August 2014
Volume 14, Issue 10
Free
Vision Sciences Society Annual Meeting Abstract  |   August 2014
Stimulus Features Contributing to Perceptual Organization of Complex Scenes
Author Affiliations
  • Beliz Hazan
    Psychology Program, Graduate Center of CUNY
  • Daniel D. Kurylo
    Psychology Program, Graduate Center of CUNY
  • Zeynel Baran
    Experimental Psychology Department, Hacettepe University, Turkey
  • Xuan Zhao
    Electrical and Computer Engineering Department, Polytechnic Institute of New York University
Journal of Vision August 2014, Vol.14, 803. doi:10.1167/14.10.803
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      Beliz Hazan, Daniel D. Kurylo, Zeynel Baran, Xuan Zhao; Stimulus Features Contributing to Perceptual Organization of Complex Scenes. Journal of Vision 2014;14(10):803. doi: 10.1167/14.10.803.

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      © ARVO (1962-2015); The Authors (2016-present)

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Abstract

For complex, natural scenes, which contain multiple sources of visual information, high-order visual cognition relies on accurate organization of stimulus components. Perceptual organization is based upon stimulus metrics as well as top-down factors, including contextual cues and familiarity. Gestalt principles, such as common luminance, color, and surface texture, or good continuation of contrast borders, allow segregation and integration of elements across broad areas and occluded regions. It was hypothesized that component visual features, specifically color, high- and low-spatial frequencies, and surface information, each contribute significantly to perceptual organization of natural scenes. To test this, 34 participants viewed 60 briefly presented scenes, selected from a standardized data set, and categorized scenes as either forest, mountain, ocean coast, houses, highway, or city skyline. Each image was presented as a series of 19 trials, beginning with a highly occluded image, and progressively providing a greater percentage of the image. Performance was indexed as the occlusion level at which correct categorization stabilized. Five image filter conditions were examined: (1) original (unfiltered), (2) color filter (grayscale), (3) high-pass and (4) low-pass spatial frequency filter, and (5) surface field filter. In addition, images were presented either upright (familiar) or inverted (unfamiliar) for each filter condition. Results indicated that for upright as well as inverted images, high-pass, low-pass, and surface field filters significantly reduced performance (ANOVA, p <.05), whereas color filter has a modest affect performance. Greatest impairment was found for the low-pass and surface field filter conditions. These results indicate that coarse information, which reduces detail, is less beneficial in perceiving scene organization. In addition, information from edges needs to contain sufficient detail to facilitate perceptual organization of complex scenes.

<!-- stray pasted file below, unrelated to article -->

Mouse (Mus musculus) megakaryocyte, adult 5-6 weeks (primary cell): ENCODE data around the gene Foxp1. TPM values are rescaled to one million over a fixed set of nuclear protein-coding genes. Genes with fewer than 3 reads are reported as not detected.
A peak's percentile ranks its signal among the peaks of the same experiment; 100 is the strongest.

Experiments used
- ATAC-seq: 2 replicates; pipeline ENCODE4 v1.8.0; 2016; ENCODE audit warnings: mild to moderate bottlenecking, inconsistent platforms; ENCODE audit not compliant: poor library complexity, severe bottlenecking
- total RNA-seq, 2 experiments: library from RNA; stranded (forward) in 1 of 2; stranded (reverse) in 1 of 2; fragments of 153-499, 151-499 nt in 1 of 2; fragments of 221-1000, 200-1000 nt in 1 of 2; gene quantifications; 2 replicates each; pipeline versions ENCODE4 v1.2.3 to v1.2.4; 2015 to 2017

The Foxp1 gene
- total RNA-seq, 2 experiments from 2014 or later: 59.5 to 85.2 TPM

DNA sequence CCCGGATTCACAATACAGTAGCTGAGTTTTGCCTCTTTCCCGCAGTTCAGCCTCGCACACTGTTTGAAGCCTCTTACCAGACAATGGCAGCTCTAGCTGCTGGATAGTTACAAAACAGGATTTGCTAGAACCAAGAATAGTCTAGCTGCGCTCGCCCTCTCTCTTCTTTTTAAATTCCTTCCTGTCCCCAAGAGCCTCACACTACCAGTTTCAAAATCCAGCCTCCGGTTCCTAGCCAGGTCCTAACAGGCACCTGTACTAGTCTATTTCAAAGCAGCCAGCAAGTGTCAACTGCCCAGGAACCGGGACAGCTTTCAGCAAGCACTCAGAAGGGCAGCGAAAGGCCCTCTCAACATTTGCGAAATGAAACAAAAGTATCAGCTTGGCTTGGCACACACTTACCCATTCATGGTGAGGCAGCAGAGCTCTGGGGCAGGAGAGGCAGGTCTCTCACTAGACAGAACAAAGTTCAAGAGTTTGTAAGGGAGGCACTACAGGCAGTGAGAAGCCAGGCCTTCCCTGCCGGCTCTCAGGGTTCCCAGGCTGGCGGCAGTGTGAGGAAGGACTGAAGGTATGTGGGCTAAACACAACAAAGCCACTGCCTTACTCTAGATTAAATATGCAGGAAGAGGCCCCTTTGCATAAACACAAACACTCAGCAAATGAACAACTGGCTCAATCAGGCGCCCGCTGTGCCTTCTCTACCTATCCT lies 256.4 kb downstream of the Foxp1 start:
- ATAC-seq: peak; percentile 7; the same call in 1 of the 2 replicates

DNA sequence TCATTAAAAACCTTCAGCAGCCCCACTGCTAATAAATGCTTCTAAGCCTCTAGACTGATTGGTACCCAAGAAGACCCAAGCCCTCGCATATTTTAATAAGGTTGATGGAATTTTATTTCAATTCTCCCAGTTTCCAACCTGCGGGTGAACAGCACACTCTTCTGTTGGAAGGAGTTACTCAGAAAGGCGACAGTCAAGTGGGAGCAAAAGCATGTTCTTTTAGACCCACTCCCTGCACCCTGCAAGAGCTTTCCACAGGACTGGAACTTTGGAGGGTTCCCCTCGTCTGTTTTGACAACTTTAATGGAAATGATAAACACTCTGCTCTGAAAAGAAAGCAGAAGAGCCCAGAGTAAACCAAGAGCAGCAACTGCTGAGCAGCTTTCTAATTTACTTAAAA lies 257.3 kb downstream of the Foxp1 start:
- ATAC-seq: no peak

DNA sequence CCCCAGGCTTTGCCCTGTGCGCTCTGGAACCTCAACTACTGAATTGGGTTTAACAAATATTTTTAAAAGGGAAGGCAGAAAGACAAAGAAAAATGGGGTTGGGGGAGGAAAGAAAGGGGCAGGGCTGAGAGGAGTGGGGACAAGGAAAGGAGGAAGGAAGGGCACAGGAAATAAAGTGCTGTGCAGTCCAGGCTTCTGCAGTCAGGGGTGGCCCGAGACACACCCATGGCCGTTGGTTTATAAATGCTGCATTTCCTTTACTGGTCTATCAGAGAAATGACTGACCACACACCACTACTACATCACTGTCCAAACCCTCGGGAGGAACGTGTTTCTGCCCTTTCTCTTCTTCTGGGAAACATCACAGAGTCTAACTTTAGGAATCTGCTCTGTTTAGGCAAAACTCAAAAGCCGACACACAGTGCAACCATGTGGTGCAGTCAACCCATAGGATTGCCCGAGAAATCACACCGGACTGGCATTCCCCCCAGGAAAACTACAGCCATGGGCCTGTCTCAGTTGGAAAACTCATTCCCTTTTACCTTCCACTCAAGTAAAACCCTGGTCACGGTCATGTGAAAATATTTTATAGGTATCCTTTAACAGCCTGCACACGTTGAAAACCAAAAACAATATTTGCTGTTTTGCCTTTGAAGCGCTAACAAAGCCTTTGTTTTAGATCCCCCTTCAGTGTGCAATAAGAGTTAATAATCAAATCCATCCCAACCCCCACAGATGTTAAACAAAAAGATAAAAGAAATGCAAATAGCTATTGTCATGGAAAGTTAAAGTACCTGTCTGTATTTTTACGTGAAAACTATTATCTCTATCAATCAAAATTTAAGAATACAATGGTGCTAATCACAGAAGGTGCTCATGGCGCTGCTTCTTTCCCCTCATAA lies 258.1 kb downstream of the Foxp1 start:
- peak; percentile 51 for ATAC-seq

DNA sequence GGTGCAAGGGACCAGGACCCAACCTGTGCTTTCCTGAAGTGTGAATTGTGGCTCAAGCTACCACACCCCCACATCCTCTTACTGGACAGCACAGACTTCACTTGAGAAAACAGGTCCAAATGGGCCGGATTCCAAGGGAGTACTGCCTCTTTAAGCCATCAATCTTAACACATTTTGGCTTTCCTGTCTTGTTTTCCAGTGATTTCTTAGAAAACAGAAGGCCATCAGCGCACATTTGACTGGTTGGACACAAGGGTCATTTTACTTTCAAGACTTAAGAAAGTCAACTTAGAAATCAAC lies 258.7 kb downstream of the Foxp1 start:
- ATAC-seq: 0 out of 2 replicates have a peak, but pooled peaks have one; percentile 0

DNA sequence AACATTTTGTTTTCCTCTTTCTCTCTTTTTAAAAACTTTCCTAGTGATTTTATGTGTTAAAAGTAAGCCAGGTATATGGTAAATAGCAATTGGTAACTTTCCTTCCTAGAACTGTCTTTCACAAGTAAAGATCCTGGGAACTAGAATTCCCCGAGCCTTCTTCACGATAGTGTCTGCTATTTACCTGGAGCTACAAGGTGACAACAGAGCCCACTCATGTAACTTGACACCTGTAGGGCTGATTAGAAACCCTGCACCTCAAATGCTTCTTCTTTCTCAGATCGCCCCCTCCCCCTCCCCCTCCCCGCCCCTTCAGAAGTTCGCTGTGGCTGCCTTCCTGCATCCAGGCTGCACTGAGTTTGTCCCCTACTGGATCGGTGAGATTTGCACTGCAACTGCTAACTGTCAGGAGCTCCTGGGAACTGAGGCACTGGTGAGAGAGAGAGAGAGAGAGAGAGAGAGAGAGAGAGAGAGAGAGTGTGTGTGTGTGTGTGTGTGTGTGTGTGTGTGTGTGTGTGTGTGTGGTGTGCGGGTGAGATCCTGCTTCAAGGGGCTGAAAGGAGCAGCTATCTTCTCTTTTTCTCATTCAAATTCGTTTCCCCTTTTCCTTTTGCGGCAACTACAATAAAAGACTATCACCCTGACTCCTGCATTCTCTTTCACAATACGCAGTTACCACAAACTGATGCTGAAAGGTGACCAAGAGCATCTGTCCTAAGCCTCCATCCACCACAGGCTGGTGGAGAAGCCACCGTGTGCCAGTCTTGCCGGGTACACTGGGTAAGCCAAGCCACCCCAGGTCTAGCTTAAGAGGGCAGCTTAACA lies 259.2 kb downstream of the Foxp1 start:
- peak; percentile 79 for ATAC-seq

Meeting abstract presented at VSS 2014

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